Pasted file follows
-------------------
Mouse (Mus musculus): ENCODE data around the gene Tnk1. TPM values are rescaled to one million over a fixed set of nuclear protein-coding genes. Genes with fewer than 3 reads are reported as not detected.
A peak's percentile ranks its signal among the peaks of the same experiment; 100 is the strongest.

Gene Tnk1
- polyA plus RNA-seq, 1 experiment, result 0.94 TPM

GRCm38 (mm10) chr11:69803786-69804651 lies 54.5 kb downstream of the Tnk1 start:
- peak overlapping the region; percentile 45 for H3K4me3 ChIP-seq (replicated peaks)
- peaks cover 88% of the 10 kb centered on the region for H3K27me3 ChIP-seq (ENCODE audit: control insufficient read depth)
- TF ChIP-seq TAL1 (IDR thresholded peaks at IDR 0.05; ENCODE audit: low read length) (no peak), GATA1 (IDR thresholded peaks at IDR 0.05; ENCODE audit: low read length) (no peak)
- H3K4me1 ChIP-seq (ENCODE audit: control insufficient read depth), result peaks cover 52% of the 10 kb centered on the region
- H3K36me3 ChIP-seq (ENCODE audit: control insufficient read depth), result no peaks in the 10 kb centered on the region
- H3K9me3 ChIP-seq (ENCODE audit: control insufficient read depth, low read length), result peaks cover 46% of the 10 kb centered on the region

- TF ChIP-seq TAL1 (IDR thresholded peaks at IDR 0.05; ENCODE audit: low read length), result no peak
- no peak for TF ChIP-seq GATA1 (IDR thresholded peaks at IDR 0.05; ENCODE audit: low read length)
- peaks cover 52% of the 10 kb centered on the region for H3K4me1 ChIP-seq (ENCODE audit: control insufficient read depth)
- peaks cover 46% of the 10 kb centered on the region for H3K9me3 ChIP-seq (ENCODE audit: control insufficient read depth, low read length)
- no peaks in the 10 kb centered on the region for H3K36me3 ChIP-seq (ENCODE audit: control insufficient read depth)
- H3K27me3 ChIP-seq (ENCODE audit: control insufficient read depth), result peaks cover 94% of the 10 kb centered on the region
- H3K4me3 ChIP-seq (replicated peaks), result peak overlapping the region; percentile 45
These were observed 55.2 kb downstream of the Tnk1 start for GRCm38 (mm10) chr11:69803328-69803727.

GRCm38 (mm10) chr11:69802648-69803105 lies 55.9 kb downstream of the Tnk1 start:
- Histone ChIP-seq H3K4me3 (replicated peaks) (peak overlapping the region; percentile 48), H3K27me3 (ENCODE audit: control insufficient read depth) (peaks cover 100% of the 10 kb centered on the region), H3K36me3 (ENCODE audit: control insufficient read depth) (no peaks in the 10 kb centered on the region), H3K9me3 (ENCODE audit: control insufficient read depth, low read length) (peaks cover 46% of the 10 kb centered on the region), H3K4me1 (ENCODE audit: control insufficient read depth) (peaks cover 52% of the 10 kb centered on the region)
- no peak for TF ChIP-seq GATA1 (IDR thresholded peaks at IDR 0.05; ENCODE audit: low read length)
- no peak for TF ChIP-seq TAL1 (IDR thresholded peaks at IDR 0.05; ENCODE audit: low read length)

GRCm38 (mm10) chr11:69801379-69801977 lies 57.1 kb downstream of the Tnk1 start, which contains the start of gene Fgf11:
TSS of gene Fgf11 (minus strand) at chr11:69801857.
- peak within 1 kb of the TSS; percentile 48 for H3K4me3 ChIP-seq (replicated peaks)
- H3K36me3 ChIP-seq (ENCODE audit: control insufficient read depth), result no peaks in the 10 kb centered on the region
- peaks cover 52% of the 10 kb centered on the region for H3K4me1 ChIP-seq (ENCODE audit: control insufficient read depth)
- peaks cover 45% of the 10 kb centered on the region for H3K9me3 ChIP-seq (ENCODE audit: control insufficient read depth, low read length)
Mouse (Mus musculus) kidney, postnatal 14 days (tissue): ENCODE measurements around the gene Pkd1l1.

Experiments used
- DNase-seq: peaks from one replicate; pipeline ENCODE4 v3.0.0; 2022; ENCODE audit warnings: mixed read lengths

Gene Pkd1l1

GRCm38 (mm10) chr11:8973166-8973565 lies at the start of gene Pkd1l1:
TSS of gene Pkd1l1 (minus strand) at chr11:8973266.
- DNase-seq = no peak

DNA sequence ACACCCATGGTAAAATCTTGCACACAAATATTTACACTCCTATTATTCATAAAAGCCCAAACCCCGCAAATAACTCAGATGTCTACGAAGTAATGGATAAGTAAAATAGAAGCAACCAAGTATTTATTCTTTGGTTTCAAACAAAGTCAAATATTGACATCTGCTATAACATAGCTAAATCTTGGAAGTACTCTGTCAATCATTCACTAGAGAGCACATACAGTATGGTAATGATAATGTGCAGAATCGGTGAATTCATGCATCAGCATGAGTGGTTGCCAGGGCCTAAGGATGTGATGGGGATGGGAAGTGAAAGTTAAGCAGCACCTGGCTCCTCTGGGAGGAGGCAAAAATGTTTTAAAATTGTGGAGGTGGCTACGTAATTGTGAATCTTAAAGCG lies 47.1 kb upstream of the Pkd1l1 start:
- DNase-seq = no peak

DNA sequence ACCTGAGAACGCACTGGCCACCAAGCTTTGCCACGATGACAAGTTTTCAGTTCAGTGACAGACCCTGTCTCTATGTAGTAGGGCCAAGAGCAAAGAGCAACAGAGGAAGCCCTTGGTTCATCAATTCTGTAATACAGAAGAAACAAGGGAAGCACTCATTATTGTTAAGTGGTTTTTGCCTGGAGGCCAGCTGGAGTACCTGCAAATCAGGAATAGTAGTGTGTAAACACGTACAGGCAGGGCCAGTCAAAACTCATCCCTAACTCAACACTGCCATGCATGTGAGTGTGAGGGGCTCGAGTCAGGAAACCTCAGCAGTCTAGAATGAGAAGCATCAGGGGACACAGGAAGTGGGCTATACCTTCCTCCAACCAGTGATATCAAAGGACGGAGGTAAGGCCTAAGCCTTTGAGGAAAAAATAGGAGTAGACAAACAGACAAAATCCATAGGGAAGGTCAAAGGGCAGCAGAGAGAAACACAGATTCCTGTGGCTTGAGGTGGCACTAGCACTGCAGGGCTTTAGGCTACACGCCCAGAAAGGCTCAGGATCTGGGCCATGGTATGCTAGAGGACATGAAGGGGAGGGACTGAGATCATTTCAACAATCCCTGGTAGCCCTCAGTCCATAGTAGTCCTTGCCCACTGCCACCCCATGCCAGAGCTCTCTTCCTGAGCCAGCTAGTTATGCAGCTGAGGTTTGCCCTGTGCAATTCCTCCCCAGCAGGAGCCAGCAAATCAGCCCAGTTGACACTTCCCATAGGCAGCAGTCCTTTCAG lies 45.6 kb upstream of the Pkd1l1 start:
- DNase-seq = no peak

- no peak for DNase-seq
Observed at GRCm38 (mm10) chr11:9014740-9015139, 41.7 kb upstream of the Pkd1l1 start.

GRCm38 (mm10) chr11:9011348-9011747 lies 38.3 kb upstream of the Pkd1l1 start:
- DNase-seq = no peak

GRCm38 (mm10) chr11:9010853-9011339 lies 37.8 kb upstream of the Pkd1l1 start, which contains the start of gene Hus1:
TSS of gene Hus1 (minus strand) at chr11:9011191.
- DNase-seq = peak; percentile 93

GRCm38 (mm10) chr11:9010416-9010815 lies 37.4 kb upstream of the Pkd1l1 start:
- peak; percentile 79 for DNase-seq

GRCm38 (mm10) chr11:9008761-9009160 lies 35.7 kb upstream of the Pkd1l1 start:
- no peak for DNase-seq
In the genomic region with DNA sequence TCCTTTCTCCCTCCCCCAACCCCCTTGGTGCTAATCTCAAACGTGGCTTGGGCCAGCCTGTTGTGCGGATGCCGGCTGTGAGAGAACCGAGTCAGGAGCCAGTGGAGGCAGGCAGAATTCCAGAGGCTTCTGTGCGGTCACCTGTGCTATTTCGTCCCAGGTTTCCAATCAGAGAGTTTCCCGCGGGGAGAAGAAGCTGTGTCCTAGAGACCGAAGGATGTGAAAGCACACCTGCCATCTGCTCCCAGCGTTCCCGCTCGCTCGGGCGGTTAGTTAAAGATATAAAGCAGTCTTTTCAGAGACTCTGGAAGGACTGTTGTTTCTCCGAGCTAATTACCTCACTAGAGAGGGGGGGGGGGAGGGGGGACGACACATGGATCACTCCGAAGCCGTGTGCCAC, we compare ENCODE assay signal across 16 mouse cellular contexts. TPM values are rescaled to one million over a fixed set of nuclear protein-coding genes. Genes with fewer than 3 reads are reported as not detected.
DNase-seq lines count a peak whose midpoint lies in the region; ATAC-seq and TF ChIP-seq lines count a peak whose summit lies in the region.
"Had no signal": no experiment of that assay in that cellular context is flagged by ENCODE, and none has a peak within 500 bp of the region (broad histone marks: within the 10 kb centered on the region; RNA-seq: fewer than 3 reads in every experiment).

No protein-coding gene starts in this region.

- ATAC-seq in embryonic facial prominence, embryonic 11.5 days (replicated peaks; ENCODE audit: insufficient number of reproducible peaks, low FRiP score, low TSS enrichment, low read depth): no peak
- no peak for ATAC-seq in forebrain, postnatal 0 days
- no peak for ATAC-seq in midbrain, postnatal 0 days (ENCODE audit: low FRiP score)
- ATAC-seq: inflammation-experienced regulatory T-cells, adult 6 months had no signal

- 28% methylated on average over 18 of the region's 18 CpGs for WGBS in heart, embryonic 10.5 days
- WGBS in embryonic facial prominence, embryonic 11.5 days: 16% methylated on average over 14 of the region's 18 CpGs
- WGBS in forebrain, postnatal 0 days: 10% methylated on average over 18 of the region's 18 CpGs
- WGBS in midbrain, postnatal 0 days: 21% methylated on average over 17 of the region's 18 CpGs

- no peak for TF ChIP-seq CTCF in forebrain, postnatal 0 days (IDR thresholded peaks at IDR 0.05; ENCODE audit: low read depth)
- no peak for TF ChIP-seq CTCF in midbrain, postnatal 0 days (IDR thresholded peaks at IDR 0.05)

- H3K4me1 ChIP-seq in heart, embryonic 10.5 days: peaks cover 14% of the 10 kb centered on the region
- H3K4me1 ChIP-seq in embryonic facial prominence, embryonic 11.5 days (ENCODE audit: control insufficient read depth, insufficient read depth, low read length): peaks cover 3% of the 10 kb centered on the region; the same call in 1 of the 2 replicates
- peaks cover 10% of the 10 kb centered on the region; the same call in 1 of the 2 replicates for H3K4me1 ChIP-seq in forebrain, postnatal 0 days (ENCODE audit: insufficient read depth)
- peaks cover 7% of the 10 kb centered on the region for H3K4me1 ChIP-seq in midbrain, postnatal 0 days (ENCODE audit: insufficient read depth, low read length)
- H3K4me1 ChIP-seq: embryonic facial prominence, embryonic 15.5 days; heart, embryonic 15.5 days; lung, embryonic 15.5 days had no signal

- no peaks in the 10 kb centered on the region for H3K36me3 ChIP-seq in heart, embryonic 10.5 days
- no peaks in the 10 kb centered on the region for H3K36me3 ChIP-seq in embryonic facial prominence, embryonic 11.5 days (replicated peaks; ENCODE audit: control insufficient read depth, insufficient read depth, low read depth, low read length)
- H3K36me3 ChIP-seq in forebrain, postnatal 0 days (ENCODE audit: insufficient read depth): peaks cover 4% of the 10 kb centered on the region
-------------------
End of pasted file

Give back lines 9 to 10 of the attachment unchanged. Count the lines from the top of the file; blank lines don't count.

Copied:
- H3K4me1 ChIP-seq (ENCODE audit: control insufficient read depth), result peaks cover 52% of the 10 kb centered on the region
- H3K36me3 ChIP-seq (ENCODE audit: control insufficient read depth), result no peaks in the 10 kb centered on the region